“We’ve already invested in this, in the machinery,” SIG told GunsAmerica. “We are going forward with this no matter what happens with the military.”

(Photo: Levi Sim)

What’s It Going to Cost?

SIG doesn’t know yet but they know that to succeed commercially that it can’t be way more expensive than other hunting ammunition on the market. Currently, they’re machining the case heads but have several other technologies that they’re investing in that could make the cases much less expensive.

And if the military adopts it, then it should become relatively inexpensive due to the quantities that will be manufactured.

(Photo: Levi Sim)

What Ammo Will Be Available?

We do know that there is going to be 135-grain match ammo and 140-grain ammo right off the bat. These photos are all the 140-grain hunting round. SIG expects a plethora of bullet options to follow as well as other ammo manufacture’s to load for the round.

How Does It Shoot?

Preliminary tests are excellent. Our Editor, True Pearce who has hunted with and shot the rifle and ammo says that “it exceeded his expectations in a hunting rifle.” Currently all of the Cross rifles chambered in .277 SIG Fury are prototypes but you can expect GunsAmerica to do some accuracy testing and report on it as soon as production guns are available. It doesn’t do anyone any good to report on a non-production prototype rifle’s accuracy that will be different than the finished product.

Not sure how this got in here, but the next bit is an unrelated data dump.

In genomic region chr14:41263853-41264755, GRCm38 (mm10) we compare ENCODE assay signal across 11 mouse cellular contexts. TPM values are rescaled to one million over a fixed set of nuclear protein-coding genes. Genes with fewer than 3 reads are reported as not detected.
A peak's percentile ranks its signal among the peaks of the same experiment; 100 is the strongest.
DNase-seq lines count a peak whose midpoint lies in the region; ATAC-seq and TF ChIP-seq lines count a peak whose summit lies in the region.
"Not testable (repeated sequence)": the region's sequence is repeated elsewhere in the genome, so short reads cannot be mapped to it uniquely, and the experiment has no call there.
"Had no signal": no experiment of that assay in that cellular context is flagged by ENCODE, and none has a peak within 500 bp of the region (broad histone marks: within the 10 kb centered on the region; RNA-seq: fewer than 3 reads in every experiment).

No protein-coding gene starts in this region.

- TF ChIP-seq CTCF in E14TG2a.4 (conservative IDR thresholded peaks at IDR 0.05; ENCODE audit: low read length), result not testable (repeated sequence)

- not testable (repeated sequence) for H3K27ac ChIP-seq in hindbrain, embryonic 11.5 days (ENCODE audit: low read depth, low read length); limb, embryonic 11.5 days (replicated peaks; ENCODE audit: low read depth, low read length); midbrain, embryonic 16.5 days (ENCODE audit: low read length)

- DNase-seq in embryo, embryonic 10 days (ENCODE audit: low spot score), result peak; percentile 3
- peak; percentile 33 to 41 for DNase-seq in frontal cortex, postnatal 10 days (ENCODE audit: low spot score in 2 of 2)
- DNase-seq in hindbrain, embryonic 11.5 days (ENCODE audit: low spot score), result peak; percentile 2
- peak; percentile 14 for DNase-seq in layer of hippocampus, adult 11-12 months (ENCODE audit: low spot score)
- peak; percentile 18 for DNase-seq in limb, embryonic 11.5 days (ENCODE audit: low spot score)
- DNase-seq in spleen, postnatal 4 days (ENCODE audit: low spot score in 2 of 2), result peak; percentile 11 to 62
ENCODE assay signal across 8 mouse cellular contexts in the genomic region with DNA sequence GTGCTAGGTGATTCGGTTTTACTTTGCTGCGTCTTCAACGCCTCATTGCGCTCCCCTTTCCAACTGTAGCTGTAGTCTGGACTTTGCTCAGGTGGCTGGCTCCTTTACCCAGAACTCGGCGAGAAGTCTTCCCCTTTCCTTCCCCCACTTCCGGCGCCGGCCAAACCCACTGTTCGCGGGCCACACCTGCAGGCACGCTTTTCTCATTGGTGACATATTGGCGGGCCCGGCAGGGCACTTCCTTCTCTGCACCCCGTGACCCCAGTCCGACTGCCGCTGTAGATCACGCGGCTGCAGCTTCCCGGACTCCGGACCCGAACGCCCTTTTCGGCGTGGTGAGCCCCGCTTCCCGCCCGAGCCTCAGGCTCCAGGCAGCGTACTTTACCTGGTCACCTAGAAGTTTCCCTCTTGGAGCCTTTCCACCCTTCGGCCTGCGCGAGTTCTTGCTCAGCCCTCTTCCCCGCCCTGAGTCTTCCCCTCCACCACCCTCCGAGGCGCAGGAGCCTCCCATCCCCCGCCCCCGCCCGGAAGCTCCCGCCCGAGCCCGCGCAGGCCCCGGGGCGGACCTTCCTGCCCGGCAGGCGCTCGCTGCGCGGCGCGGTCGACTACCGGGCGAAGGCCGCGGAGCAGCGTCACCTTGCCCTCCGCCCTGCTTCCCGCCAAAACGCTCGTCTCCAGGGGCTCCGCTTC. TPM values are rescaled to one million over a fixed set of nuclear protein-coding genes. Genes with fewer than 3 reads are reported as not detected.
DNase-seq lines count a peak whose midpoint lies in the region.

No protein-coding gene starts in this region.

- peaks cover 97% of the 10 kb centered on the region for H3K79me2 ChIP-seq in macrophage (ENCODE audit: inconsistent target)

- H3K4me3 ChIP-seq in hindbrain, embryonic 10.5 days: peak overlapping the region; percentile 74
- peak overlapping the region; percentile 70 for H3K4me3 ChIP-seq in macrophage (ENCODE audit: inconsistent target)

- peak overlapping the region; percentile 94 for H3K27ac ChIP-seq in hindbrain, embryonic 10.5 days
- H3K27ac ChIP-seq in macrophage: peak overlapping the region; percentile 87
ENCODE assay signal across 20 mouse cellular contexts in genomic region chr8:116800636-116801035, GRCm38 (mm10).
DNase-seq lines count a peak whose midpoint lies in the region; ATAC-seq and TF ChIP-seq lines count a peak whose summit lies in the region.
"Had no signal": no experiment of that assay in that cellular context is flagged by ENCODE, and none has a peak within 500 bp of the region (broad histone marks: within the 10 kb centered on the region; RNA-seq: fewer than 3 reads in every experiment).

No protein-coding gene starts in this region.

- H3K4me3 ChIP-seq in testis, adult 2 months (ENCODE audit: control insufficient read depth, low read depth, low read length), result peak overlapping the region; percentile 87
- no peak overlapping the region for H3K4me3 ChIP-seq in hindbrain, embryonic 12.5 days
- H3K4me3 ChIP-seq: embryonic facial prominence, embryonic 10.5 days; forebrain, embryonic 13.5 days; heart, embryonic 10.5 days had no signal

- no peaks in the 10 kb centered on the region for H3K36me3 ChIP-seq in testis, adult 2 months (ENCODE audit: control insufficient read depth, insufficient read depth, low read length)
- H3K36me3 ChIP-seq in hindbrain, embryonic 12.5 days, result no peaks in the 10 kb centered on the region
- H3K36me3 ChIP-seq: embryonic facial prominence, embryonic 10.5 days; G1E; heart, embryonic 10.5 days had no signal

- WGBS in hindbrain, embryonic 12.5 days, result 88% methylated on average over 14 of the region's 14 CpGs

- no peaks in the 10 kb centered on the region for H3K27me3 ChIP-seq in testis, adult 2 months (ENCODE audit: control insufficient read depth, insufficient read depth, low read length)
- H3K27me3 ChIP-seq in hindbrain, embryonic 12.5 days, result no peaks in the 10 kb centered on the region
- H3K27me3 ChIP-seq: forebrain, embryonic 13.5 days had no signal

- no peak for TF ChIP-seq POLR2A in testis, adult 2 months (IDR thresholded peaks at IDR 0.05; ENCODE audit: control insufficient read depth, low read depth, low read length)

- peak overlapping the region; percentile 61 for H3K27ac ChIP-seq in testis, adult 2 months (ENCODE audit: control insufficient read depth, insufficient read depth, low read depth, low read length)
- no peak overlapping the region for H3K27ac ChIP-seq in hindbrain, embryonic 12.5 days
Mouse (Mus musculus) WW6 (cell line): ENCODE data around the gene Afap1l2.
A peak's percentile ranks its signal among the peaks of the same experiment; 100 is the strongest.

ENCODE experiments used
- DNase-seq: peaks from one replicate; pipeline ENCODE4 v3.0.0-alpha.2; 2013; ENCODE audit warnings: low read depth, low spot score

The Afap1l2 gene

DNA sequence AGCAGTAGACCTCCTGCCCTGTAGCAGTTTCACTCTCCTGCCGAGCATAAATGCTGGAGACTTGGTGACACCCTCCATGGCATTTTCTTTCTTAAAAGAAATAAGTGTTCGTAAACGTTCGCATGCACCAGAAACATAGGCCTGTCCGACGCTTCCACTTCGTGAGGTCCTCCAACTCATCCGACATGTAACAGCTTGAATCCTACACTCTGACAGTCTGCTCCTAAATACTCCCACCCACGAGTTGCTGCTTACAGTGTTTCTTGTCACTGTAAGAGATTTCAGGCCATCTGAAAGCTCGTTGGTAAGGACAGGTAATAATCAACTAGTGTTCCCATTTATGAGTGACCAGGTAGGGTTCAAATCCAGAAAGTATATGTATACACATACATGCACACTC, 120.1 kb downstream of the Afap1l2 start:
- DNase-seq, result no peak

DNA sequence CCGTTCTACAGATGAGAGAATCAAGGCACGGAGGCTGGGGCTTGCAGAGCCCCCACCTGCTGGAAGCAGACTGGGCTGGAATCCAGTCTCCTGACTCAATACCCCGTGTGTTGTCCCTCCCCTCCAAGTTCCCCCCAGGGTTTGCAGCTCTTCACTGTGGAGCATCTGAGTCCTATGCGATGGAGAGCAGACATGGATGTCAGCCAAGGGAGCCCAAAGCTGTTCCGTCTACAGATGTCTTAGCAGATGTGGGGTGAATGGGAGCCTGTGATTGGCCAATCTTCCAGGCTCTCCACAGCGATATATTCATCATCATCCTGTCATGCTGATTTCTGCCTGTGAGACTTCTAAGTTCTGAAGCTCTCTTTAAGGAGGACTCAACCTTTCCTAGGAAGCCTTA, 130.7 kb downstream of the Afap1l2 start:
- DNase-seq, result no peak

The Cross Rifle

The Cross rifle — which is a crossover between tactical and hunting — is currently the only rifle available for the .277 SIG Fury ammo. It is the only rifle that can shoot it, and SIG developed the rifle from the ground up for this revolutionary cartridge.

The Cross rifle has a monolithic receiver engineered to handle high pressures like a boss.

Development started four or five years ago on the rifle and it has been extensive. Everything in the rifle was designed and manufactured by SIG. The action and trigger (parts you can’t see from the pictures) are different from a design perspective than anything else available on the market. Obviously there are similarities between any rifle. They all have a stock, a bolt and a barrel but the way it works is unlike anything else out there.

Unfortunately, rumor has it that the production version won’t have the dust cover.

Although many controls are familiar to AR owners, this gun is aimed at hunters in a big way.

MSRP for the Cross rifle is $1,779, but you’ll find it at stores for the minimum advertised price of $1,599.